And I do have plans (and available wall space) to buy more bookcases when I need to.

      Delete
    5. Good for you, Grace! Leaving a little space at shelf end is essential.

      Delete
  7. I have most of the children's books assembled in one place, including Arthur books Marc Brown autographed for my kids, the original Magic School bus books, and the Harry Potter series. I do have Wind in the Willows from my childhood.

    ReplyDelete
    Replies
    1. Those autographed Marc Browns are a treasure, Margaret! And you might want to have a look at your Wind in the Willows!

      Delete
    2. Found! copyright 1908,1933,1953 Scribner's
      Color pictures copyright 1959 Ernest Shepard
      inscribed to me from my aunt.

      Delete
  8. Debs! who is stealing your books?? I ADORE The Wind in the Willows--one of my all-time favorites. Others are EB White--we used to listen to The Trumpet of the Swan when we were on long car trips with the kids. John and I recited lines from that for years.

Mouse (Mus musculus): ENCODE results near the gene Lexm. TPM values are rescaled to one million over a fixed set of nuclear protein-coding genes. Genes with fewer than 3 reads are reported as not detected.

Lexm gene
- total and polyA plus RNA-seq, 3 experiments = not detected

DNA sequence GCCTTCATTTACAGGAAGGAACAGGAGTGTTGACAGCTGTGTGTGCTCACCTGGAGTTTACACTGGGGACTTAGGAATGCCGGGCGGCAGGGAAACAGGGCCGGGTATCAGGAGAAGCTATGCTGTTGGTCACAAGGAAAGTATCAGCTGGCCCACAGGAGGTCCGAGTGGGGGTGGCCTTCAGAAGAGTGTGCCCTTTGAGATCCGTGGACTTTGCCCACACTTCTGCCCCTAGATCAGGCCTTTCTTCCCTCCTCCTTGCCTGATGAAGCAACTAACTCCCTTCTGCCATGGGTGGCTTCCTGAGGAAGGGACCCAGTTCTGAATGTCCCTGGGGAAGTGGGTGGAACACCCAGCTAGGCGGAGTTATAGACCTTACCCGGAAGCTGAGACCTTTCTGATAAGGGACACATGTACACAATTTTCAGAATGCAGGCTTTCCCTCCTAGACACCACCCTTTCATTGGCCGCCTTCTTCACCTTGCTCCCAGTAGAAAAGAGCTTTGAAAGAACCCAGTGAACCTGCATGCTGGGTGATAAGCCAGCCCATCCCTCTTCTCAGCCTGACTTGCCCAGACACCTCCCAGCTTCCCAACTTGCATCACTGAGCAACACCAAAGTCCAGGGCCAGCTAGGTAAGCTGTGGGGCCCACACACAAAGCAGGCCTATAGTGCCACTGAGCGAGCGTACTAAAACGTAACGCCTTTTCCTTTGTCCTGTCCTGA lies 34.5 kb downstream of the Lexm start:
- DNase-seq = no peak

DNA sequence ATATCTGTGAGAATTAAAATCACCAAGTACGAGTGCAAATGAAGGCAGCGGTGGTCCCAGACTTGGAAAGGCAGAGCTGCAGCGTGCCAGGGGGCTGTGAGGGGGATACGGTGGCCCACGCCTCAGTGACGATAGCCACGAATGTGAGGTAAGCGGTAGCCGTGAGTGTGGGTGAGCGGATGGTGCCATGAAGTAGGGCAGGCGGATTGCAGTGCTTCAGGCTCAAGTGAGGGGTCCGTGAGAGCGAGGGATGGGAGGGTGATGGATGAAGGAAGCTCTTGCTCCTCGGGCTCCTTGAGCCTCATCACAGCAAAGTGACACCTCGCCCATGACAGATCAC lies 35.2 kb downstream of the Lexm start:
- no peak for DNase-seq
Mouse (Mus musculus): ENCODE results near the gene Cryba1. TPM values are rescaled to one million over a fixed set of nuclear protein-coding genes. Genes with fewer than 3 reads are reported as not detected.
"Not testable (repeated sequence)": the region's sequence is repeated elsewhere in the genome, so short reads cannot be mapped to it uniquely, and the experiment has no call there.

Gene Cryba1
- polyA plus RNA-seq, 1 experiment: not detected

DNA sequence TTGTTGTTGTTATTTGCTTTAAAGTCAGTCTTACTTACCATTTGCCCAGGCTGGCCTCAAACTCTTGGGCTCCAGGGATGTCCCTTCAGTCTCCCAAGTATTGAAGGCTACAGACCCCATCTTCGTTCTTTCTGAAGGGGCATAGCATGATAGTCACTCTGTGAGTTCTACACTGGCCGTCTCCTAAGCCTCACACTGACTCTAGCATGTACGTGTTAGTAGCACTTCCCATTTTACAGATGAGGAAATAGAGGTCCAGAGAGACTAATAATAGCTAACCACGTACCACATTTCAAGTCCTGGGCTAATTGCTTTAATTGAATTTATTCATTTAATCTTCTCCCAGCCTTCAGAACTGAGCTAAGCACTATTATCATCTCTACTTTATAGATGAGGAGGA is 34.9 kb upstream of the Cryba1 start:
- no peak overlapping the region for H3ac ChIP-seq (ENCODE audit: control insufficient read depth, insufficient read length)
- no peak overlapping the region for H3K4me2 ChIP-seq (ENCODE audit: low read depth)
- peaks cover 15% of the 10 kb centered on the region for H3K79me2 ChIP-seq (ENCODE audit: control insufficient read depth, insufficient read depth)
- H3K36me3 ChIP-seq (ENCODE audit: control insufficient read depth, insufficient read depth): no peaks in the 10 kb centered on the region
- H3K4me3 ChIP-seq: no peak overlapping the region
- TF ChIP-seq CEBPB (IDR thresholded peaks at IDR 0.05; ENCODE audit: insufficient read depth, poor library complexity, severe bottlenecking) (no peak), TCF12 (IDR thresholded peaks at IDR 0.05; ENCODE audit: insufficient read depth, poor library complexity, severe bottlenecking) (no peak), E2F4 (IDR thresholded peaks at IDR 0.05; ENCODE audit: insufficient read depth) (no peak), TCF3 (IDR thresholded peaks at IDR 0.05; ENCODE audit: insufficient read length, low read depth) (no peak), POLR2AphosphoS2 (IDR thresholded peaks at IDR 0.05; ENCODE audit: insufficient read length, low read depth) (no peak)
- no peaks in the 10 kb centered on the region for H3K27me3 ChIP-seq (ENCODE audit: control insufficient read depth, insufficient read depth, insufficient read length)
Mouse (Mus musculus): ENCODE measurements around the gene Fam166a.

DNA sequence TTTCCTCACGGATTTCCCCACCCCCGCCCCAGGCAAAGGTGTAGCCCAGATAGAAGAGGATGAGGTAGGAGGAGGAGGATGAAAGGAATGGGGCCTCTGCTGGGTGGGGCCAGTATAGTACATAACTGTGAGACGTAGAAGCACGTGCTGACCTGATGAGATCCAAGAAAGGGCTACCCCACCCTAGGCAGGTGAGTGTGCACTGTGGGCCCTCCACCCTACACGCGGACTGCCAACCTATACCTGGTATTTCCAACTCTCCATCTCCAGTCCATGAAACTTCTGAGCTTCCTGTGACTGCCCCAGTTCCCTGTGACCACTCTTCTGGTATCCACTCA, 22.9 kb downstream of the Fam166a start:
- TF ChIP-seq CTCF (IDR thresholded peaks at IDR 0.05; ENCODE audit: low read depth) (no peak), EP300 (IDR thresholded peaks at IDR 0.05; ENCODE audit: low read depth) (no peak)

All my old books are in CT. I'll have to look when we're back.

    ReplyDelete
    Replies
    1. We had cassette tapes of EB White reading Charlotte's Web, Roberta! Many a car trip to my sister's in Quebec and back were spent listening to him read his own book. Priceless.

      Delete
    2. I have a copy of Charlotte's Web. Somewhere. I think. I really am going to have to go through all the books.

      Delete
    3. Roberta, you should take a look at the The Wind in the Willows with the Inga Moore illustrations. It really is lovely.

      Delete